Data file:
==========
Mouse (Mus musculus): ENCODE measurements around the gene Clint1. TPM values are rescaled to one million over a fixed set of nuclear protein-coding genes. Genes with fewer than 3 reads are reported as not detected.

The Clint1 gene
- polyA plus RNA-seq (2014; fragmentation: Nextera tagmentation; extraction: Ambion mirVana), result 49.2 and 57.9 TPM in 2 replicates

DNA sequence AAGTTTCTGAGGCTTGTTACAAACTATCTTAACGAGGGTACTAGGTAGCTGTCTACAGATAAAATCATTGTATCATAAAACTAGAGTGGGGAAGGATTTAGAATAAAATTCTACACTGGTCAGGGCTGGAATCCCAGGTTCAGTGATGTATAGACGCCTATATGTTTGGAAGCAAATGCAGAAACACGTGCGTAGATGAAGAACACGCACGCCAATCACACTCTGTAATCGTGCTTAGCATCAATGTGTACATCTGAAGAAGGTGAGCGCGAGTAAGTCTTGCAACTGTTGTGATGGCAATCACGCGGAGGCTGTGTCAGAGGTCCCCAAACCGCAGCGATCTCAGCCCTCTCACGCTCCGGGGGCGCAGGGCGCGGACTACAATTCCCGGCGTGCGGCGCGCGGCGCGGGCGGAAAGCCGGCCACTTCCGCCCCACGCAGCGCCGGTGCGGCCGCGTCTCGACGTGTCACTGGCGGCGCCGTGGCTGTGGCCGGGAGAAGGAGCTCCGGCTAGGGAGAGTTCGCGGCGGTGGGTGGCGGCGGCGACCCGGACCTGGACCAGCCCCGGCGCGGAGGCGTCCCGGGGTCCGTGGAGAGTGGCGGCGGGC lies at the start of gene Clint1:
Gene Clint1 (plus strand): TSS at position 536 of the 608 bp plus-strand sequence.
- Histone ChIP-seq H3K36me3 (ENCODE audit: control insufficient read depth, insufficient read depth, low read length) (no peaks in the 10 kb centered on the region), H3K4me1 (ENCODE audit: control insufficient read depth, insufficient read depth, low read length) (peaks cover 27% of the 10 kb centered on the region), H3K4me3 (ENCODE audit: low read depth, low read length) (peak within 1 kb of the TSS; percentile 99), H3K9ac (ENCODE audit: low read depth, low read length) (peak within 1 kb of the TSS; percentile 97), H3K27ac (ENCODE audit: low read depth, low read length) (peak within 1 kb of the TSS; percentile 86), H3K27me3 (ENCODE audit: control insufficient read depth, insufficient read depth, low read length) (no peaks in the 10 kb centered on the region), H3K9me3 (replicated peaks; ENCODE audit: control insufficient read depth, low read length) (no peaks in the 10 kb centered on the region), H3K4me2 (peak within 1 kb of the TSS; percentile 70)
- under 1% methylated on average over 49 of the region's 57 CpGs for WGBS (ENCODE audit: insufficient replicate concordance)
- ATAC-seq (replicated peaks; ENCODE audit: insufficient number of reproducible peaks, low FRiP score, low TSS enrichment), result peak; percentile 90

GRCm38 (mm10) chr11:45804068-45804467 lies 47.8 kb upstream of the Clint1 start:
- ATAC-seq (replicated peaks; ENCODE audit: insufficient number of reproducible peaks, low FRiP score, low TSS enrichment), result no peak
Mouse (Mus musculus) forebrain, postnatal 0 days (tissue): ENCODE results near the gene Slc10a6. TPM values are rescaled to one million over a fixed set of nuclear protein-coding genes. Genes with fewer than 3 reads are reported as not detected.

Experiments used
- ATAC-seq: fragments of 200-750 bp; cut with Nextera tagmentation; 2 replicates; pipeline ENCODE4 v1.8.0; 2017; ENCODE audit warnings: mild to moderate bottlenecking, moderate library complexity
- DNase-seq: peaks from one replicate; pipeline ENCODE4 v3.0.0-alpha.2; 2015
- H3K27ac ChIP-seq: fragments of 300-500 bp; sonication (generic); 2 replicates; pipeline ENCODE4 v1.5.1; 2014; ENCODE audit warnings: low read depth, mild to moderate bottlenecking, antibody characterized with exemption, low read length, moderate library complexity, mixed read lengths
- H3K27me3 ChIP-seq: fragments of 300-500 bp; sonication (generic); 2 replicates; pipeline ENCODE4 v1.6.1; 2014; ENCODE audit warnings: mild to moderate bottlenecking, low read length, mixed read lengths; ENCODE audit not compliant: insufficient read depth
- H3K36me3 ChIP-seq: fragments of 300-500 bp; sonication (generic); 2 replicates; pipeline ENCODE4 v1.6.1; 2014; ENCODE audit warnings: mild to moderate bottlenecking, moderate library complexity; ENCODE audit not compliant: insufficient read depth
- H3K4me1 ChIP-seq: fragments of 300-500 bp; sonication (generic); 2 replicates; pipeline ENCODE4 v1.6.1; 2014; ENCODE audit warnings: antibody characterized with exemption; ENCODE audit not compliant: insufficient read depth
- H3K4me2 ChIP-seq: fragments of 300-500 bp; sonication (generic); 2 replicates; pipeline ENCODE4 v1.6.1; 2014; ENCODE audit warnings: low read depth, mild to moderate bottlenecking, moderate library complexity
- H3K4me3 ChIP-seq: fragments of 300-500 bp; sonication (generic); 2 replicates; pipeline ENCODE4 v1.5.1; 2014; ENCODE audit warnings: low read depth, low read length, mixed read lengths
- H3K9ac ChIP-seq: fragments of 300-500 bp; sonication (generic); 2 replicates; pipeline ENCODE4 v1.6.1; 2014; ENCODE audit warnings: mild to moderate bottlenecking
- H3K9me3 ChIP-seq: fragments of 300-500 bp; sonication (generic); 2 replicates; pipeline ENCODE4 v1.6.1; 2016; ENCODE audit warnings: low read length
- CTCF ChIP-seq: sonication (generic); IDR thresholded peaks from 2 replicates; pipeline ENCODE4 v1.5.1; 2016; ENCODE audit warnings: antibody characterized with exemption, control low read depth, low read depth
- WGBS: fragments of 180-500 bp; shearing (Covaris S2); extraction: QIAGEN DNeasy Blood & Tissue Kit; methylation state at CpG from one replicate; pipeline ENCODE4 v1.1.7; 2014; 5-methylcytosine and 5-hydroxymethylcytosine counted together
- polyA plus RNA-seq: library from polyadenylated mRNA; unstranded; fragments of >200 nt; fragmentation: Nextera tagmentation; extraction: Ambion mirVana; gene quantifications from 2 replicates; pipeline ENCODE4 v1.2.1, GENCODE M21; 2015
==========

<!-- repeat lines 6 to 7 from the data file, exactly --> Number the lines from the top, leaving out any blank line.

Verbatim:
- Histone ChIP-seq H3K36me3 (ENCODE audit: control insufficient read depth, insufficient read depth, low read length) (no peaks in the 10 kb centered on the region), H3K4me1 (ENCODE audit: control insufficient read depth, insufficient read depth, low read length) (peaks cover 27% of the 10 kb centered on the region), H3K4me3 (ENCODE audit: low read depth, low read length) (peak within 1 kb of the TSS; percentile 99), H3K9ac (ENCODE audit: low read depth, low read length) (peak within 1 kb of the TSS; percentile 97), H3K27ac (ENCODE audit: low read depth, low read length) (peak within 1 kb of the TSS; percentile 86), H3K27me3 (ENCODE audit: control insufficient read depth, insufficient read depth, low read length) (no peaks in the 10 kb centered on the region), H3K9me3 (replicated peaks; ENCODE audit: control insufficient read depth, low read length) (no peaks in the 10 kb centered on the region), H3K4me2 (peak within 1 kb of the TSS; percentile 70)
- under 1% methylated on average over 49 of the region's 57 CpGs for WGBS (ENCODE audit: insufficient replicate concordance)